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Vote Leads to Heated Exchange, Legal Question for Keokuk City Council

Jason Parrott
Fire destroyed Keokuk's previous redemption center. The city council denied a request Thursday night to open a new one a few blocks away.

A single vote during last night’s Keokuk City Council meeting prompted a heated exchange between aldermen that continued after the meeting.  The vote was on a proposed business and its connection to someone who has a history with the city council.

James Breuer with Iowa Recycling Services, Inc. wants to open a bottle and can redemption center at 30 S. 12th Street. The city’s previous redemption center was destroyed by a fire in May 2015.

Breuer said he’s already collecting more than one-million items a month from supermarkets and other facilities through private contracts, but he has no drop-off site that is acceptable to the public. He said there is a need now that Keokuk does not have an active redemption center.

“When the redemption center ended originally last year, it was abrupt and people had already saved up a bag or two of cans,” said Breuer. “Well they don’t want to dig through that bag to bring it to whatever grocery stores' limit is, so it just sits there and they collect more.”

Breuer told aldermen during their informal workshop that he has no big investors. He said he’s using his own money to get this business off the ground.

“I’m running a multi-million dollar business on the money I came to it with,” said Breuer. “I don’t have investors. I don’t have rich guys coming to me. I’m in a penny business and I did it with two good people helping me and we built this from the ground up.”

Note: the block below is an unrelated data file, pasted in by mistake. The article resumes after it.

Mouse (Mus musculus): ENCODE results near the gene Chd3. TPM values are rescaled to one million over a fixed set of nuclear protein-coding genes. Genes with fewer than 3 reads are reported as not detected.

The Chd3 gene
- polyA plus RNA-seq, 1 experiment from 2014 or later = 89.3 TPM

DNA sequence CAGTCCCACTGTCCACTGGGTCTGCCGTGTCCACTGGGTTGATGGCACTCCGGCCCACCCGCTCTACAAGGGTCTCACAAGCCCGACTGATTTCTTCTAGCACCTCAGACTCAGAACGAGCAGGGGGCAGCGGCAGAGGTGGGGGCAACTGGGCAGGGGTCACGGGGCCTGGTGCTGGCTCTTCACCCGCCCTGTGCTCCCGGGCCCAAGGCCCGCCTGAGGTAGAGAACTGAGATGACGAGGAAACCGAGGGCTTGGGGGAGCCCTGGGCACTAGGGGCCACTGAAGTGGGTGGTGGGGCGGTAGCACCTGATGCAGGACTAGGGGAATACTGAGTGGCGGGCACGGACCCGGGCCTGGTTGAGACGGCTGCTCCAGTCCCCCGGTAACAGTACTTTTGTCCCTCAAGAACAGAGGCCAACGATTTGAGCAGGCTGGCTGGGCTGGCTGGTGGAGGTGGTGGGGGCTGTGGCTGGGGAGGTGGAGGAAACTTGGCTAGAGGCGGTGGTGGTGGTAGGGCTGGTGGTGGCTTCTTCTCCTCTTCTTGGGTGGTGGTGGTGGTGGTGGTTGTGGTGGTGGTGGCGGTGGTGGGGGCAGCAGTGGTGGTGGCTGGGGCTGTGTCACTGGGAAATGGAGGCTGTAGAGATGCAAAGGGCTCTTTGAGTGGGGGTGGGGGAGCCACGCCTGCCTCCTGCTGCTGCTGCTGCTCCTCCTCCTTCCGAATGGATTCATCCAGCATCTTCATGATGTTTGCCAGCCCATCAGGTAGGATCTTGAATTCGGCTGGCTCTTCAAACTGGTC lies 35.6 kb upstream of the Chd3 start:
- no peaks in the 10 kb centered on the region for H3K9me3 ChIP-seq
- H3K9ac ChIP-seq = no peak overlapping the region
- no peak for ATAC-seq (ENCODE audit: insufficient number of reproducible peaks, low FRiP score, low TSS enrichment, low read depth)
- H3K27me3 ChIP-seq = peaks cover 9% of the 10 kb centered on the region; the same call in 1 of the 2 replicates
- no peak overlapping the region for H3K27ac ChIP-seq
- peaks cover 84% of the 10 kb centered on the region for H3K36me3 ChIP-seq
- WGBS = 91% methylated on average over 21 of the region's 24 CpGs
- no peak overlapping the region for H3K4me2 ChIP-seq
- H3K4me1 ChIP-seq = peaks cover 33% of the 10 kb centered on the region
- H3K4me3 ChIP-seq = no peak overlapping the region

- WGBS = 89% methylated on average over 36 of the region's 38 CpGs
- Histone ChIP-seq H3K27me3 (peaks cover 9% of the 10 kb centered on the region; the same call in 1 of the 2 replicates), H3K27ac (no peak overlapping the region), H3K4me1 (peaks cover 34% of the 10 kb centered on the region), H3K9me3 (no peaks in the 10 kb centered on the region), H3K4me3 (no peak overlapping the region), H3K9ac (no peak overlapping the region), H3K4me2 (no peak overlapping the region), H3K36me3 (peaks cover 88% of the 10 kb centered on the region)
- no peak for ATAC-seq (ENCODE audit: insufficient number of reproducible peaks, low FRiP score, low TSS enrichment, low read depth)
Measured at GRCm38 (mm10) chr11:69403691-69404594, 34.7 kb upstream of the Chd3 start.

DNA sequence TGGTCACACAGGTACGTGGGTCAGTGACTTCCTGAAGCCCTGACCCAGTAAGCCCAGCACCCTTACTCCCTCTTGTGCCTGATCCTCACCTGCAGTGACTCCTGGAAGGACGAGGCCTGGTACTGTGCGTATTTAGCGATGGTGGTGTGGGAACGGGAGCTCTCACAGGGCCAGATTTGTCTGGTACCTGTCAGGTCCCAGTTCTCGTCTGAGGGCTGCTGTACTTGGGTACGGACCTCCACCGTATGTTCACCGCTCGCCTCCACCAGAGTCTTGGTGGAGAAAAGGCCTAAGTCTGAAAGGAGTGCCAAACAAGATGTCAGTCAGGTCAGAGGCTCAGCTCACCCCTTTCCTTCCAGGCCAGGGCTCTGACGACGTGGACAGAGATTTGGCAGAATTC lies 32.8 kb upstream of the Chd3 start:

The property targeted by Breuer is a former pawn shop that city staff said is owned by Brian Boyd. Boyd owns several businesses along Main Street as well as the previously-mentioned redemption center in the 700-block of Main Street.

Credit Jason Parrott / TSPR
Keokuk installed a large mural to block the pile of debris that remains from the redemption center fire in May 2015

All that remains of Boyd’s redemption center is a pile of charred debris, prompting the city to install a mural to cut down on its public visibility. Breuer told aldermen that while he is related to Boyd, Boyd is not part of his business.

That was not enough, though, for At-Large Alderman Dan Winn. He quizzed Breuer during the workshop on Boyd’s involvement and questioned whether aldermen wanted to be connected to anything involving Boyd.

Winn continued during the official meeting, which is televised on local access Channel 9 in Keokuk. He reminded aldermen and people watching at home of Boyd’s possible connection to the business and to the former redemption center.

  • WINN: And he has no intention of cleaning that mess up. The other two buildings beside it are owned by Mr. Boyd. It is my opinion that this building that will be the redemption center if approved at 30 S. 12th Street is also owned by Mr. Boyd and I feel that ultimately we will still be dealing with Mr. Boyd.
  • ALDERWOMAN SUSAN DUNEK: I would like to add that Mr. Boyd in this case is the landlord, not the operator of the enterprise.
  • WINN: I understand that.
  • DUNEK: We put these requirements on the individual who is operating the business.
  • WINN: But we had this discussion once before where I believe it was stated in the council at the time that we wouldn’t have any other dealings with Mr. Boyd until he could clean up some of his other messes. I feel like if he owns other properties in town, why aren’t we putting liens against those properties, why aren’t we trying to re-incur some of that money it will cost the city to clean up his mess?

Mayor Tom Marion said the only way Keokuk can take Boyd to court is if the city spends the estimated $58,000 necessary to clean up what remains of the former redemption center. Marion said the city does not have that money available, which is why it has not moved ahead with seeking a legal judgment against Boyd.